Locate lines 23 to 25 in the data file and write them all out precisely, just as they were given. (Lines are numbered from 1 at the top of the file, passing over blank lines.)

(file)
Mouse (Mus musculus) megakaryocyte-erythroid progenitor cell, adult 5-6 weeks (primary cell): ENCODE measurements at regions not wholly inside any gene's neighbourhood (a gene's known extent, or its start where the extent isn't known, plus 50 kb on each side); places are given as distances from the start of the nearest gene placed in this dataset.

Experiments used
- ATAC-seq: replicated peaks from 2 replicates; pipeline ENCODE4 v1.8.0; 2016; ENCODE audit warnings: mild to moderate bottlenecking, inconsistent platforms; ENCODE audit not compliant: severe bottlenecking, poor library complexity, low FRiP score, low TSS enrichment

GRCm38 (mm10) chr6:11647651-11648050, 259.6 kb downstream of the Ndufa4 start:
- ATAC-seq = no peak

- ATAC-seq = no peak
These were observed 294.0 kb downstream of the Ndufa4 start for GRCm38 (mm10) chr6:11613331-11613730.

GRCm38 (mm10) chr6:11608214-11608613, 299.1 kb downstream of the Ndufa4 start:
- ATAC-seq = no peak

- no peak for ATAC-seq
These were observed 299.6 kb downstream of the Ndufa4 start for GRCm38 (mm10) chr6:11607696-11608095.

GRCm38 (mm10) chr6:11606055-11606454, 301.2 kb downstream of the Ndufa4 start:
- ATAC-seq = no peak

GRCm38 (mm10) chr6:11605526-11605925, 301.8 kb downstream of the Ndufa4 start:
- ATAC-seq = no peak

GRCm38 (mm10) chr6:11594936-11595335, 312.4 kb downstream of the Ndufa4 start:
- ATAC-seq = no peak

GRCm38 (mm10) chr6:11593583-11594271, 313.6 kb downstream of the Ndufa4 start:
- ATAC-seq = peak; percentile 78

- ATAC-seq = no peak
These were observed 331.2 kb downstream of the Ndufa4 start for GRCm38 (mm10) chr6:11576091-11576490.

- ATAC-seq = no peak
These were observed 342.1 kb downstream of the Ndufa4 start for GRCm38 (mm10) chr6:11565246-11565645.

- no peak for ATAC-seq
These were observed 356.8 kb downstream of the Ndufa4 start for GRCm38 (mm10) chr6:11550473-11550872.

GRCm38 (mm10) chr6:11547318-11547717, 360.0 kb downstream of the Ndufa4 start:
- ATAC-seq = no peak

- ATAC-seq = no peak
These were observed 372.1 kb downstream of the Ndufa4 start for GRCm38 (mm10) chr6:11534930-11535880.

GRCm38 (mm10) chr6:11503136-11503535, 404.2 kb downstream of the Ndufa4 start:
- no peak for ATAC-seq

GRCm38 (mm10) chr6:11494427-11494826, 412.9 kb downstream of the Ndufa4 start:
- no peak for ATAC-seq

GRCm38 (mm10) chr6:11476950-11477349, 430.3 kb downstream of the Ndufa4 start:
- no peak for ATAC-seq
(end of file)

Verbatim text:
These were observed 342.1 kb downstream of the Ndufa4 start for GRCm38 (mm10) chr6:11565246-11565645.

- no peak for ATAC-seq
These were observed 356.8 kb downstream of the Ndufa4 start for GRCm38 (mm10) chr6:11550473-11550872.